About 1,760 results
|Proverb, Yiddish When people complain of life, it is almost always because they |
have asked impossible things of it. - Renan, Ernest He cannot complain of a hard
sentence, who is made master of his own fate. - Schiller, Johann Friedrich Von ...
|Thy life is forfeited; I might dispatch thee ; And see, I mercifully place thy fate In |
thine own able, practised hand. He cannot Complain of his hard sentence, who is
made The master of his destiny. Thou vauntest Thy certain eye. Well, then, now is
|Thy life is forfeited — I might despatch thee ; And see ! thy fate I mercifully place |
In thy own practic'd hand. He cannot sure Complain of his hard sentence, who
himself Is made the master of his destiny. Thou boastest thine unerring sight !
|Thy lite is forfeited — I might despatch theej And see ! thy fate I mercifully place In |
thy own practiced hand. He cannot sure Complain of his hard sentence, who
himself Is made the master of his destiny. Thou boasiest thine unerring sight !
|... graciously I lay thy fate in thy own skilful hand ; Sure he can ne'er complain of a |
hard sentence Who's made the master of his destiny. ... And scarce draw breath :
— but if you bind me — nay — 1 cannot — I would struggle 'gainst the bonds.
|of London, sent word to the Mayor that he had try'd the Murderer, and had |
condemn'd him to suffer Death, and that the ... into England with his Embassador
; or else to send him back to the Embassador, that he might himself cause his
Sentence to be ... oblig'd to protect his Domesticks, because they cannot be injur'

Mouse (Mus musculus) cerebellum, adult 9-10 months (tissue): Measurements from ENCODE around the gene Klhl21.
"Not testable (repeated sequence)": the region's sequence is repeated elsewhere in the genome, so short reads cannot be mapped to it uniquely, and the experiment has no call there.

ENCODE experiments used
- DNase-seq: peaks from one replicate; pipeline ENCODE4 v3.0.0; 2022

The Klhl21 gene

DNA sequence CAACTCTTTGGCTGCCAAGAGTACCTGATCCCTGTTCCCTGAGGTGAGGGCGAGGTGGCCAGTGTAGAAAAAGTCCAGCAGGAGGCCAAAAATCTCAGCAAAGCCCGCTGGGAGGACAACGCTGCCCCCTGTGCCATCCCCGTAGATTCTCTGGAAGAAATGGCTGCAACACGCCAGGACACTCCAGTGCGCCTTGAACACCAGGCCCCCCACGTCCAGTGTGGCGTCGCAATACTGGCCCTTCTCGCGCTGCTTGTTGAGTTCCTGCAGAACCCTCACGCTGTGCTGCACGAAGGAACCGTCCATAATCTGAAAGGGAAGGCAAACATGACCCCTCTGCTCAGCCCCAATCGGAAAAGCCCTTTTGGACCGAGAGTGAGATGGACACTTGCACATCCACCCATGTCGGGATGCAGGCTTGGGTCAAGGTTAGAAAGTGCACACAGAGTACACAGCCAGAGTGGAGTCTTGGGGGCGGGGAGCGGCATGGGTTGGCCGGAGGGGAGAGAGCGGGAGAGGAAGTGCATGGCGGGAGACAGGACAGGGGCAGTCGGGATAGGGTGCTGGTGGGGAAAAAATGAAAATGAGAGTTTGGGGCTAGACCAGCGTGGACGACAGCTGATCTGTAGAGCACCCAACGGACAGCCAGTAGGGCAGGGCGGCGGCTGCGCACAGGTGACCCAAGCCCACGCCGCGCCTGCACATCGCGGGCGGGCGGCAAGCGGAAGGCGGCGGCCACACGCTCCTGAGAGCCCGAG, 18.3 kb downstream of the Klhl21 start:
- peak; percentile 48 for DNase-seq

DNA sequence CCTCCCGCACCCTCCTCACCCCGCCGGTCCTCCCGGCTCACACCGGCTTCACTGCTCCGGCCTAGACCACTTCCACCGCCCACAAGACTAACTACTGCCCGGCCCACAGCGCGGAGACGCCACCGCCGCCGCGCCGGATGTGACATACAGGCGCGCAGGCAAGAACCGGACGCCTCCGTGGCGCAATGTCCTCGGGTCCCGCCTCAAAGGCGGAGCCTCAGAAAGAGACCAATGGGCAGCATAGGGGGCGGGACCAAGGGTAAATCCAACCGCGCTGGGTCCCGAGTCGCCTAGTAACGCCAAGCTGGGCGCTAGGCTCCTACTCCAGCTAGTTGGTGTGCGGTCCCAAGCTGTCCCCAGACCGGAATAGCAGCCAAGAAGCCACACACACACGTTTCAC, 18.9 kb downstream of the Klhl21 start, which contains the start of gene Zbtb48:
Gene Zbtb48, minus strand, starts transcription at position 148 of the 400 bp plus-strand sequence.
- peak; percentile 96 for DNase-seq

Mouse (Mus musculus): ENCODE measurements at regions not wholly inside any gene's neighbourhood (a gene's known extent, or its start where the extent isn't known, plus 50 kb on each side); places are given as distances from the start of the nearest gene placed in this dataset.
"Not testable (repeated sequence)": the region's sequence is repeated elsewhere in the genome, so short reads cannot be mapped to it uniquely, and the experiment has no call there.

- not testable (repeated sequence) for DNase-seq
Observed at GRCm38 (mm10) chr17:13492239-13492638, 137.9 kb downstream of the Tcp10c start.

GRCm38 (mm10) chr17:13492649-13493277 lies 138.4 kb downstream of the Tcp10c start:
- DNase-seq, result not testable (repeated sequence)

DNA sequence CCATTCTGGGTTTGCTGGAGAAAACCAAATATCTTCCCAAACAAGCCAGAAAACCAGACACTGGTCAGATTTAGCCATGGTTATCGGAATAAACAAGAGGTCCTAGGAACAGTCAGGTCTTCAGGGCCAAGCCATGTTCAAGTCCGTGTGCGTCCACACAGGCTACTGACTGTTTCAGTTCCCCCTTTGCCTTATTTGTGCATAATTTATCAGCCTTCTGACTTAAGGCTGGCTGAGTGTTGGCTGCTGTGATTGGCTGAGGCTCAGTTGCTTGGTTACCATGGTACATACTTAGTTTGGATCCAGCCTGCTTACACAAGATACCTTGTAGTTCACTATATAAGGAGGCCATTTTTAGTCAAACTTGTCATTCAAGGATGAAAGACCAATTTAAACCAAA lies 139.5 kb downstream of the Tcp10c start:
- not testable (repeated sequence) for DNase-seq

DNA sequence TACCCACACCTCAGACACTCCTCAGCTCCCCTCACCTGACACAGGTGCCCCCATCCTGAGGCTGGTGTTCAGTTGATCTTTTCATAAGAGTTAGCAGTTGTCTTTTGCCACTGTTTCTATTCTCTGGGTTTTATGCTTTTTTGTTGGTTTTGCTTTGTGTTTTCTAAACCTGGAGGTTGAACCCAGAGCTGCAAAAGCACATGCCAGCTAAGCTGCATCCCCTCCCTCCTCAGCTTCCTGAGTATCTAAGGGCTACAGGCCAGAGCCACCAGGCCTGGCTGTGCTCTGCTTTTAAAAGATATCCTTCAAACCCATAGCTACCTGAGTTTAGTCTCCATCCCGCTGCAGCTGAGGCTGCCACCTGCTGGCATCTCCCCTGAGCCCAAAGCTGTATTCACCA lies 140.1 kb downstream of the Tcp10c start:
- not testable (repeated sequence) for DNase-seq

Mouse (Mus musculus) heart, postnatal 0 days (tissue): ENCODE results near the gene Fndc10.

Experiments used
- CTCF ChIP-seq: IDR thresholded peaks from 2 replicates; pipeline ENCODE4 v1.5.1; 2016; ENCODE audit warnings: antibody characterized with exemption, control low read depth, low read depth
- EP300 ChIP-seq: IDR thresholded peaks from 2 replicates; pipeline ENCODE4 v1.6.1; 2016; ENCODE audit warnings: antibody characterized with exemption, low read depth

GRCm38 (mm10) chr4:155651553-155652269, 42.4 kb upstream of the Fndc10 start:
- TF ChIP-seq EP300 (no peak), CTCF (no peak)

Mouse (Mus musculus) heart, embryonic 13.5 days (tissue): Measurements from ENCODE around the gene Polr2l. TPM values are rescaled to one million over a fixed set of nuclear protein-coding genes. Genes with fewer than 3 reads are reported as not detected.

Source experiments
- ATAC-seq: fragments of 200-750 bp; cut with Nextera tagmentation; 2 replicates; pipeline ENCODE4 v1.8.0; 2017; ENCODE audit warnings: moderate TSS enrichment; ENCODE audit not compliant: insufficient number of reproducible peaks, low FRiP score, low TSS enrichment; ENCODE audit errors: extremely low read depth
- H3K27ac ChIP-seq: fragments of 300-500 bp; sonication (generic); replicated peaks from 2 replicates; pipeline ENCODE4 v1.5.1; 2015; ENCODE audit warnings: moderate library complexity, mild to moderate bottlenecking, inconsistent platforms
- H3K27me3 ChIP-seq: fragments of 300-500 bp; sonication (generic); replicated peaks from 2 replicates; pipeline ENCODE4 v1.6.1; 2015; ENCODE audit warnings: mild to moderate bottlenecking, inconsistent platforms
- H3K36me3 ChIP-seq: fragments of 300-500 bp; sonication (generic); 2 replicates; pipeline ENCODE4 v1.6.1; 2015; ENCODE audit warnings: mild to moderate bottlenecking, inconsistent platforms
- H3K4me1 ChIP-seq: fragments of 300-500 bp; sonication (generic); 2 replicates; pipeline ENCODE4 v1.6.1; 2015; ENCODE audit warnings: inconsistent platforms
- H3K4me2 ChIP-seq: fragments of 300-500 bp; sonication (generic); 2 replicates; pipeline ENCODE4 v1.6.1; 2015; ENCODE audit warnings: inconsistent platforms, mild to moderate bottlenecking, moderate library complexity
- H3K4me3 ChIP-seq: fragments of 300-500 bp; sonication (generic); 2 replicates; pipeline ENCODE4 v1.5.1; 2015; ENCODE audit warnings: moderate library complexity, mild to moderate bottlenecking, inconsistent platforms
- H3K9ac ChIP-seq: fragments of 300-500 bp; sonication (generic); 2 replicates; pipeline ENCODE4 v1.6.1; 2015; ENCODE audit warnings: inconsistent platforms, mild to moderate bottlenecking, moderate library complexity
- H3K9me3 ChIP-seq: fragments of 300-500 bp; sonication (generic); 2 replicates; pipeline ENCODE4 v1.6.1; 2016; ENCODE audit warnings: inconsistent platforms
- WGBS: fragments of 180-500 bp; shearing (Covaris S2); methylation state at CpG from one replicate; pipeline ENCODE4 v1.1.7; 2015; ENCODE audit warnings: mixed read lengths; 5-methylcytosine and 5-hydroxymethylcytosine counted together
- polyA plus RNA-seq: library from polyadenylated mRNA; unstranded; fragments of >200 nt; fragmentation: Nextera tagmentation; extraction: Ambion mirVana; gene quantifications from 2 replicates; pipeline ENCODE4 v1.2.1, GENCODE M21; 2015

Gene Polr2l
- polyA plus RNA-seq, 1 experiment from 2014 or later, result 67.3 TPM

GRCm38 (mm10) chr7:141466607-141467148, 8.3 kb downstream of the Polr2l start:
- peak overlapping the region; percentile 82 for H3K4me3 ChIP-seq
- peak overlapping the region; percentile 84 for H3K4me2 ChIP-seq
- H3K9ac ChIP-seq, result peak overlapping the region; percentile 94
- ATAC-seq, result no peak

d, but his own Person must be injur'd at the same time. ... French Captain, this last
obtain'd no other Reparation , upon the Complaints he made to the Embassador,
but this ...
|I will not prolong the narrative by any repetition of what she suffered on sentence |
being passed upon him : none, ... for his fate, without being guilty of any one of
those extravagancies her friends bad apprehended; but when alt was over, and
... Before I was plated here, I heard that he was in Morn via, where he had
married uno her wife, but I would not complain. ... to labour too hard, or in other
words, every man has a greater proportion of the produce of his own labour for
his own use.
|1 he admission of the men themselves, negatives this most positively; — they |
swear they all went on board voluntarily, ... to make everv excttion to overtake the
vessel, which he fi.iled in, owing to the heavy winds then blowing, and the great
... such detention would be an arbitrary act on the part of the Master, but the Court
cannot construe that act into an illegal ... and prevented the canoe and the young
lad from returning on shore, to acquaint his countrymen with the fate of his friends
|The Court cannot interpret the word traffick in any other than its legitimate and |
proper meaning, and that is, an exchange of one commodity for another. ... And if
the Master had wished to have " caught" them, would he not have caught all, and
prevented the canoe and the young lad from returning on shore, to acquaint his
countrymen with the fate of his- friends ? ... and that His Majesty's Commissioners
were bound, under a solemn sanction, to frame that sentence, not on their own ...
|Tour paper is a decade before its time in looking along the path of the future and |
recognising laudable aspirations which will surely ... policy, but we cannot but
think that he is mistaken in regard to the supposed slight placed on the Australian
naval force. ... His argument, like that of all the Russophobists, is based on the
master-fallacy that Russia desires to possess India. ... But grant that she made
the attempt, and drove us out, she would have to reconquer it step by step for
herself and ...